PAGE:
More than half of Americans reported that they have followed a specific eating pattern or diet at some point in the past year, according to the “2023 Food and Health Survey” from the International Food Information Council (IFIC). The most popular dietary plans were high-protein (18%), mindful eating (17%), calorie counting (12%), clean eating (12%) and intermittent fasting (12%).
Additionally, a number of Americans have eliminated or reduced gluten (6%) and carbohydrates (6%), such as refined grains and added sugars.
Avoiding gluten and simple carbohydrates supports the ketogenic diet, which is high in fat — about 70% of the daily diet — along with about 20% protein and 5% each of simple carbohydrates and non-starchy vegetables.
The challenge for bakers serving consumers on gluten-free, grain-free, low carb and keto diets is to replace wheat flour and sugar. The good news is that ingredient suppliers have filled their toolboxes to assist with these efforts.
“In the past, free-from products centered around claims such as no artificial preservatives, sugars, dyes, etc. But today, gluten-free has become one of the most popular types of free-from claims,” said Brenda Zavala-Livengood, senior marketing specialist, Kemin Food Technologies. “While keto-friendly and free-from products were once niche products, both areas have gained mainstream popularity and have earned increased shelf space at supermarkets offering a growing, varied range of products.”
To effectively eliminate wheat and other gluten-containing grains, product developers will often turn to proteins and fibers, nutrients that appeal to health and wellness lifestyles. When replacing sugar and other caloric carbohydrate sweeteners for keto-friendly claims, natural nonnutritive sweeteners such as stevia, monk fruit and allulose are the go-to for many bakers.
“Consider the role of the ingredient that is being substituted,” said Yanling Yin, PhD, director, research and development, Corbion. “Adjustments to the recipe may be needed, such as modifying the liquid content when using alternative flours that are more absorbent. Blending different alternative flours also can yield the best texture and flavor. Remember that sugar substitutes might not react as traditional sugar during baking, so further adjustments may be necessary.”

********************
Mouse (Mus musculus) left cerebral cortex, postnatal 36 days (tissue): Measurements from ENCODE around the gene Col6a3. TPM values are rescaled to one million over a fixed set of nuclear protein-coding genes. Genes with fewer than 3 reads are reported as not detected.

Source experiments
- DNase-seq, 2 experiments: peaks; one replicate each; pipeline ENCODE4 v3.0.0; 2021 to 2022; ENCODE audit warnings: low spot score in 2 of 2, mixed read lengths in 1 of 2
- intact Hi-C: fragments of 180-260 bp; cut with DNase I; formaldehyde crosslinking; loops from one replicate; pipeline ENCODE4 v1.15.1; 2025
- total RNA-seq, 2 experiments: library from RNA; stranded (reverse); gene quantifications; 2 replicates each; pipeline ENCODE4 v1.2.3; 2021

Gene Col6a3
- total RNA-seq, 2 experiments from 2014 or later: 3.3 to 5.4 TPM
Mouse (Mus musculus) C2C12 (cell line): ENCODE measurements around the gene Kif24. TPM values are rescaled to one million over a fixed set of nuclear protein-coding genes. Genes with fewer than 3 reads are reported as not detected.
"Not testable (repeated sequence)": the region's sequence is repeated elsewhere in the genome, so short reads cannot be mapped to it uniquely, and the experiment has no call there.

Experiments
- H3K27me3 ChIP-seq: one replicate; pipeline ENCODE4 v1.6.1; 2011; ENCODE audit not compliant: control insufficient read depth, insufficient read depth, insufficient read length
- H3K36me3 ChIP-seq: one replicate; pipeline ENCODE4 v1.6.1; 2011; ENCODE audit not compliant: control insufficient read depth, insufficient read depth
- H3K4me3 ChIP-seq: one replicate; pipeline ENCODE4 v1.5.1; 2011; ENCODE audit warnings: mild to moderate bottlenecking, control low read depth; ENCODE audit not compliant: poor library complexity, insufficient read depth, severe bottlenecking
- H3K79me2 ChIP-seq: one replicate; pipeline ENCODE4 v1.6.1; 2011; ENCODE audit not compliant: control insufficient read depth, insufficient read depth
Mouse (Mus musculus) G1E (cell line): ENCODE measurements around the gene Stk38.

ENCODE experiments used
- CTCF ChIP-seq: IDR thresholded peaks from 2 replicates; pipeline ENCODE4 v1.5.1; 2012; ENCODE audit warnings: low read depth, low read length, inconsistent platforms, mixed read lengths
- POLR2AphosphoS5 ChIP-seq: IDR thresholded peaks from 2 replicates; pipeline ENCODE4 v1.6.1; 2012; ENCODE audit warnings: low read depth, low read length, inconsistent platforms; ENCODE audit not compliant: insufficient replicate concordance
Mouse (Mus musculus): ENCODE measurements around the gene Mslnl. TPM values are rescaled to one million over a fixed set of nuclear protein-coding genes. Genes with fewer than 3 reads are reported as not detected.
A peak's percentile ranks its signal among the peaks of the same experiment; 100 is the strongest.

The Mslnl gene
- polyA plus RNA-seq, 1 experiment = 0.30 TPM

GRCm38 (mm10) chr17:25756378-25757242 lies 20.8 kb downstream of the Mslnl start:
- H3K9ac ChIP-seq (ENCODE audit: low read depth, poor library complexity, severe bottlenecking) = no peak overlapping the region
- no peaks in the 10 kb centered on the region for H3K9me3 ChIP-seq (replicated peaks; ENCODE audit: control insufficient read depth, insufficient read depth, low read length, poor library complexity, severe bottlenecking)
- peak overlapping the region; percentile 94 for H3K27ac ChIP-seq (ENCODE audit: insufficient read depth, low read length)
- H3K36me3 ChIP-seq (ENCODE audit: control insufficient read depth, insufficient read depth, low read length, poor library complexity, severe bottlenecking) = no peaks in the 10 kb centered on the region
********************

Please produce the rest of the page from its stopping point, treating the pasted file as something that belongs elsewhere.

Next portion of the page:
Blending gluten-free ingredients can also help with proper dough rise.
“Bakers and snack makers are presented with a myriad of challenges when removing or reducing ingredients that provide integral structural and functional attributes,” said Jeff Hodges, manager, bakery, snacks and confections applications, ADM. “A common issue with gluten-free breads is achieving proper dough rise due to the absence of gluten. To overcome this, bakers can blend gluten-free ingredients with other rising solutions.”
For instance, combining tapioca starch and sorghum flour can create crispier flatbreads and buns with a soft, pillowy center, he said.
“Gluten-free cupcakes can be denser and less fluffy than the traditional version,” Mr. Hodges continued. “Bakers can look to soy and pea protein powders, along with flax and chia powders, to provide functional attributes to aid in binding and emulsification in snack and bakery formulations. They can also use chia meal to create cupcakes that are vegan, gluten-free and dairy-free.”
When reducing or eliminating sugar in keto-friendly baked goods, the challenge is greater than simply replacing sweetness. That’s because sugar and similar caloric carbohydrate sweeteners also provide structure to baked goods.
Proteins and fibers add bulk, flavor and, in some instances, contribute a touch of sweetness. For example, dairy cream and butter, both commonly used in keto-friendly baking to boost fat content, contain lactose, also known as milk sugar, which imparts some sweetness.
Some proteins and fibers come with added benefits for the body or planet. For Fair & Square, Los Angeles, the primary alternative flour used in its gluten-free crackers — green banana flour — benefits both.
“Our crackers are gut-friendly because they are free from ingredients known to disrupt the gut and full of prebiotic fiber to nurture it,” said Alex Duong, founder and chief executive officer. “Our prebiotic fiber comes from our No. 1 ingredient, which is green banana flour. The green bananas are harvested before they mature in size and before their starches change into sugar. The flour does not taste like bananas.”
Green banana flour also reduces environmental waste by giving new life to surplus and unwanted green bananas. It also allows for a no-added-sugar claim.
Citrus fiber ingredients are often found in gluten-free baked foods and snacks, as the fibers have superior water-holding capacities and assist with texture and slow staling.
This article is an excerpt from the July 2023 issue of Baking & Snack. To read the entire feature on Keto, Gluten-Free, Grain-Free, click here.